Starry night Baltimore's own street-corner astronomer, Herman Heyn, presents "The Stars and Planets of Autumn" tonight at Borders Books & Music in Towson. Heyn earned his title through a long-time amateur interest in astronomy and by haunting the city's sidewalks with his 8-inch Schmidt-Cassegrain telescope. He invites passers-by to peer into the scope and bear witness to the night sky's celestial bodies, including comets, planets, stars and Jupiter's many moons. Tonight's presentation is an all-ages show in which Heyn will feature images he's captured over the years and tell stories about how the sky's scenery changes with the fall season.
NEWS
By Pete Pichaske, pete.pichaske@gmail.com | April 26, 2013
Jason Kalirai doesn't just reach for the stars. He pulls them close and studies them — and encourages others to do so as well. Kalirai, 35, is an award-winning astrophysicist at the Space Telescope Science Institute in Baltimore. For two years, he worked with the Hubble Space Telescope, the most powerful telescope in history, and for the past 2 1/2 years has been the deputy project scientist developing Hubble's successor, the James Webb Space Telescope, which will be 100 times more powerful than Hubble.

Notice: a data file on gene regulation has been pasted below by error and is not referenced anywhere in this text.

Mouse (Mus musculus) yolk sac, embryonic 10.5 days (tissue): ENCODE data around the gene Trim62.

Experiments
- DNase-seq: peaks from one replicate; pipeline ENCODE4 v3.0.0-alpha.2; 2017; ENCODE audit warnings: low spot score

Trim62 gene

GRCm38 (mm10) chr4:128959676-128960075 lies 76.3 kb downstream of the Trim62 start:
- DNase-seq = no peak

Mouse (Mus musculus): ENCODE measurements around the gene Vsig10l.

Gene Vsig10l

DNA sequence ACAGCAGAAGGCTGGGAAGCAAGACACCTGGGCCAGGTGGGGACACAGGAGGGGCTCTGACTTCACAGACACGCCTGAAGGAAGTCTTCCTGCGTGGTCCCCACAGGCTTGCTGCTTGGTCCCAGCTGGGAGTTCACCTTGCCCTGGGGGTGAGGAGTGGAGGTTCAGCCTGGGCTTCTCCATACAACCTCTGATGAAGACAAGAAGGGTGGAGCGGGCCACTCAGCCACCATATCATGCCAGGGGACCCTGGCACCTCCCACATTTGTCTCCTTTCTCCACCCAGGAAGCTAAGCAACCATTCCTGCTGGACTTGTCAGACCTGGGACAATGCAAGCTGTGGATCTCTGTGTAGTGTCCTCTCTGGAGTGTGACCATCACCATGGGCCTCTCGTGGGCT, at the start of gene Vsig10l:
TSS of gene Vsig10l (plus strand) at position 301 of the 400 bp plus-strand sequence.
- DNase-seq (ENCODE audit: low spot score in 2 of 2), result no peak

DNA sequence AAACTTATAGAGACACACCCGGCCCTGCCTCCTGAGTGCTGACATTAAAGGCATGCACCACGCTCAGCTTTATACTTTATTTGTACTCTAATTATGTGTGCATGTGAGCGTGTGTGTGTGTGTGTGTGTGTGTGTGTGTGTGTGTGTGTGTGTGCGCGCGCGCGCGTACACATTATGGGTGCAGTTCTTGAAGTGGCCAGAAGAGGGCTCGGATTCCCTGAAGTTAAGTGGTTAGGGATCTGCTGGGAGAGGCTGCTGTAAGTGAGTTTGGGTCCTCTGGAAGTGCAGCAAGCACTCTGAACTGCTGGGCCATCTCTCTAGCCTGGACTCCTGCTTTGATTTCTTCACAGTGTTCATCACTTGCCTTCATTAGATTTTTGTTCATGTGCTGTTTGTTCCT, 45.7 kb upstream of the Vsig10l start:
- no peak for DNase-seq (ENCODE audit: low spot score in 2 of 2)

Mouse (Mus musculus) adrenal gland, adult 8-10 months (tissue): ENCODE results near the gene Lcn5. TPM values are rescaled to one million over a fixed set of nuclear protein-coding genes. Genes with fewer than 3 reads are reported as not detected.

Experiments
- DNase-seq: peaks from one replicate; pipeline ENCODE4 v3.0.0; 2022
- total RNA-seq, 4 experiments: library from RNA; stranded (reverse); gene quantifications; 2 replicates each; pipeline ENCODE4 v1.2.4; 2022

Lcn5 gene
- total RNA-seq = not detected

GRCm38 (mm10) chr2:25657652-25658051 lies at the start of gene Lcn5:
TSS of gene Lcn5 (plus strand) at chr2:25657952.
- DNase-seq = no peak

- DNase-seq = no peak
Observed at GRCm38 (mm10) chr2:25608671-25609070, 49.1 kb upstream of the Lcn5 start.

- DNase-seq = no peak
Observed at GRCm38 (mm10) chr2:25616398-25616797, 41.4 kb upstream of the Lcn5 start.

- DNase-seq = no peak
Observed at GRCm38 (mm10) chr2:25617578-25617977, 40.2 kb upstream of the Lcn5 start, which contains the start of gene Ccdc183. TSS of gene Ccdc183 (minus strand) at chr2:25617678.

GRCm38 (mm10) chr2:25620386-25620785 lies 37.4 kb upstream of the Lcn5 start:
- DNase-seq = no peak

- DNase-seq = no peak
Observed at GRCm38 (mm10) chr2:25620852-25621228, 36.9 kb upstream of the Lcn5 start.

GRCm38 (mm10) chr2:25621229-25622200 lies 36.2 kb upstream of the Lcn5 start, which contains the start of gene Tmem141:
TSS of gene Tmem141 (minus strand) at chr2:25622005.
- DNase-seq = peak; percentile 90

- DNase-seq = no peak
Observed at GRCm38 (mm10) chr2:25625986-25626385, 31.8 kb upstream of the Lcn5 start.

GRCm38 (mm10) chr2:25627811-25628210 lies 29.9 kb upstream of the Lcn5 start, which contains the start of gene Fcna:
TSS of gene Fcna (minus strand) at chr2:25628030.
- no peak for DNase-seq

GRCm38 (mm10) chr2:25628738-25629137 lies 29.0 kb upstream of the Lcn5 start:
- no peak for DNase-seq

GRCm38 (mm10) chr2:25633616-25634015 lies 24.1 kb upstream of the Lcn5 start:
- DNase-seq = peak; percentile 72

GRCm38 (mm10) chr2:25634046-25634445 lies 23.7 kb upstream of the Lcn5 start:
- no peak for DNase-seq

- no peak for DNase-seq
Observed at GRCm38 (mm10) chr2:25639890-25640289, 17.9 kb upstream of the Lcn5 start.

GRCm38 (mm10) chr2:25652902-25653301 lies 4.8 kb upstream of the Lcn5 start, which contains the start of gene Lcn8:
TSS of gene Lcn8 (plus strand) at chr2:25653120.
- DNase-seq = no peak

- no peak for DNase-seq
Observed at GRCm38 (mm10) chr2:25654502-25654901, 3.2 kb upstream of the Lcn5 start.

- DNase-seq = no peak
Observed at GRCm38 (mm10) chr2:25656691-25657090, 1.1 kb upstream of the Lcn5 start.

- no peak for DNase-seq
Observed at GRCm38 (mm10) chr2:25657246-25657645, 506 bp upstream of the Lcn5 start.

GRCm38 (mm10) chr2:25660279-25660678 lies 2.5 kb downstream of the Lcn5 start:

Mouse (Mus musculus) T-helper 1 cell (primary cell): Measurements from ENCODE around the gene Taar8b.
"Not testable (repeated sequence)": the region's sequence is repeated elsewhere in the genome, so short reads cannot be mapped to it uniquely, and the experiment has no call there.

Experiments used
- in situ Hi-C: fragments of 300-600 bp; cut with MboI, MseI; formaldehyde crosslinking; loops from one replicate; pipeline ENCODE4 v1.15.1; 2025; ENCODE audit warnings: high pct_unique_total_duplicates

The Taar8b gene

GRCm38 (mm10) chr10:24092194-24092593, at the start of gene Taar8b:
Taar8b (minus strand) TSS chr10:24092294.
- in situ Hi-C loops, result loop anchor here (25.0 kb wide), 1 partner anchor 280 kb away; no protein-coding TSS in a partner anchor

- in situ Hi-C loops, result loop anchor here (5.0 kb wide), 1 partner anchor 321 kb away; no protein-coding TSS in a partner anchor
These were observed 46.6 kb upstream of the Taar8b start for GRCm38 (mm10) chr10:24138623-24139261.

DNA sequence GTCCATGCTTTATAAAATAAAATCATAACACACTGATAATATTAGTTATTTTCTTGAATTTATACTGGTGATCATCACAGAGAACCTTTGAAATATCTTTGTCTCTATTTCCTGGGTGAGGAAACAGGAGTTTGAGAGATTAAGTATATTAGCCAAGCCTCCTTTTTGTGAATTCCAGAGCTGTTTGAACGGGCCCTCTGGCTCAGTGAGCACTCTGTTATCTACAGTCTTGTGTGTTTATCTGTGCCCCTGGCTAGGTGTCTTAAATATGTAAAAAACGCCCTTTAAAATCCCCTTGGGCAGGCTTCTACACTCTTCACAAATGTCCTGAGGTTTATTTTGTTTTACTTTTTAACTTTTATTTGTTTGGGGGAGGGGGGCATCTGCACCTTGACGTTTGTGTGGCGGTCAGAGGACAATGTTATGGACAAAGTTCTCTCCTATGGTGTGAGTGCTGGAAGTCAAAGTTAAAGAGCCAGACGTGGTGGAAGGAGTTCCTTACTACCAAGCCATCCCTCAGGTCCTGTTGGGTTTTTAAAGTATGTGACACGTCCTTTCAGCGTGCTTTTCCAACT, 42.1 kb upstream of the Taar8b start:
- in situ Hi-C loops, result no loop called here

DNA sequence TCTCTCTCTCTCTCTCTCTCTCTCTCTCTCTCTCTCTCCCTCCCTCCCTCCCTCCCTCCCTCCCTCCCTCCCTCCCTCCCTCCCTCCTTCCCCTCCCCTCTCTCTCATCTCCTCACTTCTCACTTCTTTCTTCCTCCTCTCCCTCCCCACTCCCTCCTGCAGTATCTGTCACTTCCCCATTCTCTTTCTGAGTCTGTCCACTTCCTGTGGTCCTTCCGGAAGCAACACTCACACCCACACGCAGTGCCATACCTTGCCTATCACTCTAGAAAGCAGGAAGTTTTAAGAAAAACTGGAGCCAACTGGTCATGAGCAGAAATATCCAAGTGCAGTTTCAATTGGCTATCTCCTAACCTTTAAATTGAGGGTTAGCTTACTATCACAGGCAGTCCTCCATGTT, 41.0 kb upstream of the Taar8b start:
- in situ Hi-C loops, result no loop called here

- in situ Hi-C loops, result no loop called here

NEWS
By Cassandra A. Fortin and Cassandra A. Fortin,SPECIAL TO THE SUN | August 19, 2007
The club started with seven members, a few telescopes and the night sky. At first, the stargazers met in a parking lot at Harford Community College to view celestial objects. But as interest in the Harford County Astronomical Society grew, the members sought a permanent home -- a search that ended when the college built an observatory that the club agreed to run. "Having an observatory made a world of difference," said Sal Rodano, a club member and physics professor at the college. "An observatory really supports the theoretical aspects of astronomy.
NEWS
By Liz F. Kay .. and Liz F. Kay ..,Sun reporter | April 20, 2007
For more than a century, a little-known group of Catholic clergy has turned its attention to the heavens. But the vocation involves more than faith and prayer. The priests of the Vatican Observatory conduct cutting-edge research in physics and astronomy at facilities on a hilltop outside Rome and on a mountain in Arizona. "We try and understand nature as it's given to us," said the Rev. George V. Coyne, a Baltimore native who directed the observatory for 28 years.